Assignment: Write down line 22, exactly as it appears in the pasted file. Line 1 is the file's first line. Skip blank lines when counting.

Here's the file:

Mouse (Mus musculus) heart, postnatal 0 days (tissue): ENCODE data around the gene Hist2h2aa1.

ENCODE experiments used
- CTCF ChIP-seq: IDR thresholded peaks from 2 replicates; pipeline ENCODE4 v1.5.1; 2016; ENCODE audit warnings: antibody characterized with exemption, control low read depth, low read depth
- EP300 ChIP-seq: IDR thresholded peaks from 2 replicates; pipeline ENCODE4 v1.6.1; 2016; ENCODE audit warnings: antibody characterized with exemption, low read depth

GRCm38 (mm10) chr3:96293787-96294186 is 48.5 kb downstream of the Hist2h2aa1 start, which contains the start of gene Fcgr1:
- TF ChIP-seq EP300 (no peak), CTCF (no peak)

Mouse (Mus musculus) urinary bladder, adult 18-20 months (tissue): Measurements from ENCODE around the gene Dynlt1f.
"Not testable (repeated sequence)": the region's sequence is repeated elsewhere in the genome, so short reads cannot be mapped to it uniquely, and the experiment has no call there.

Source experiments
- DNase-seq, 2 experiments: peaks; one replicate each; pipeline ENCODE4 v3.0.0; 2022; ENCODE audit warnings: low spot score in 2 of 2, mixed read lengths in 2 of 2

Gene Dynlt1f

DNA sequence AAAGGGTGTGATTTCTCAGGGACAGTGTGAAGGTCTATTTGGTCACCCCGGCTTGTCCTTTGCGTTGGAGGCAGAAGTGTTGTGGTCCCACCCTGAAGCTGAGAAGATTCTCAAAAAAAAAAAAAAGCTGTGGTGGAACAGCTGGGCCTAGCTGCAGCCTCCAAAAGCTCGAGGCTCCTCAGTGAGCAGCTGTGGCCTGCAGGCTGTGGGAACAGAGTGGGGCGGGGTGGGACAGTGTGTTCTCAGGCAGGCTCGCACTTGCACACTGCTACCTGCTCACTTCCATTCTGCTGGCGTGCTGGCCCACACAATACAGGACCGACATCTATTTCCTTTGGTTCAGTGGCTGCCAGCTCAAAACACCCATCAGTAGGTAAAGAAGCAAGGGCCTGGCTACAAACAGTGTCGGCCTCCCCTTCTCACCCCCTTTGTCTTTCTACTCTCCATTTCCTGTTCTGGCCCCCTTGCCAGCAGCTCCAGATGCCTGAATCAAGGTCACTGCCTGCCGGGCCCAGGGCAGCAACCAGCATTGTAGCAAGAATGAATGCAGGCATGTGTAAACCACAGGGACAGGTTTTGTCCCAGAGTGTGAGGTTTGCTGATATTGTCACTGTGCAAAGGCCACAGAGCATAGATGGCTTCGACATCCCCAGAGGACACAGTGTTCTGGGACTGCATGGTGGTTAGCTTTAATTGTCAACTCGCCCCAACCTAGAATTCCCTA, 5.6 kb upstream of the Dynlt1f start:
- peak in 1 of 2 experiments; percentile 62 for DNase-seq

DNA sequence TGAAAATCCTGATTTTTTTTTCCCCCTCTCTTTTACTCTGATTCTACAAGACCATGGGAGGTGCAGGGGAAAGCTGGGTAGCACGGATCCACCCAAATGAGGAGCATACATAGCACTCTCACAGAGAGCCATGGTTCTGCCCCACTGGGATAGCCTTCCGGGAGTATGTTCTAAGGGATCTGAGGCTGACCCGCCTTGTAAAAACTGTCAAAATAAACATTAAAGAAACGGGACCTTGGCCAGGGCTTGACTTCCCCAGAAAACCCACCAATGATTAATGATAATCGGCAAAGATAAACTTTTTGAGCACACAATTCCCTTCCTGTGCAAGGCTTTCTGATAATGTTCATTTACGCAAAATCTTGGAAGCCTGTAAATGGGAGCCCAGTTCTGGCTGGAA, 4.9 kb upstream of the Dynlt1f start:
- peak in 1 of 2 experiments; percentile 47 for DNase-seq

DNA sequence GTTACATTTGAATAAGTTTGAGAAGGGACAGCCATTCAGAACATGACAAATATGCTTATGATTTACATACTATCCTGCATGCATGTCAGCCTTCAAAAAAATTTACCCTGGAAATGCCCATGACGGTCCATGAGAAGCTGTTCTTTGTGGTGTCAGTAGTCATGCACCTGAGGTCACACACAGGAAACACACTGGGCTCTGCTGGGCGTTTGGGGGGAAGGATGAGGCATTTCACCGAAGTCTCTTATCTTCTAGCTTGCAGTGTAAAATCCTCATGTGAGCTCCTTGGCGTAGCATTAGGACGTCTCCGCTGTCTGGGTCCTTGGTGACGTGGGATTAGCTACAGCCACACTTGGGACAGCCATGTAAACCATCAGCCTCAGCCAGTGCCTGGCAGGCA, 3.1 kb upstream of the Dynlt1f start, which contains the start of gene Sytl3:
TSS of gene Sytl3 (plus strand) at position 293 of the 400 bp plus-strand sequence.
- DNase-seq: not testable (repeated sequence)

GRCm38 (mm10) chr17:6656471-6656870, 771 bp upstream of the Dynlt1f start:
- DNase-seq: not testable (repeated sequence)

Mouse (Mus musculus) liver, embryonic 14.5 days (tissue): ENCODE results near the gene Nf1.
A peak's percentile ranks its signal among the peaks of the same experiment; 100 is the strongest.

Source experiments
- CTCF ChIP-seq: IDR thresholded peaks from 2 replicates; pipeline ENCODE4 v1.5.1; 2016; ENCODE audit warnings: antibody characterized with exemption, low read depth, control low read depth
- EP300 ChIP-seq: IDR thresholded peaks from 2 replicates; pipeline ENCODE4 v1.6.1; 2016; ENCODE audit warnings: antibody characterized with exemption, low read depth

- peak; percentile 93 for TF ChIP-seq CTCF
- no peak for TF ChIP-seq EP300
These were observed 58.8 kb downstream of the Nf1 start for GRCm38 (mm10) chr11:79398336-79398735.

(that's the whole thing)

A peak's percentile ranks its signal among the peaks of the same experiment; 100 is the strongest.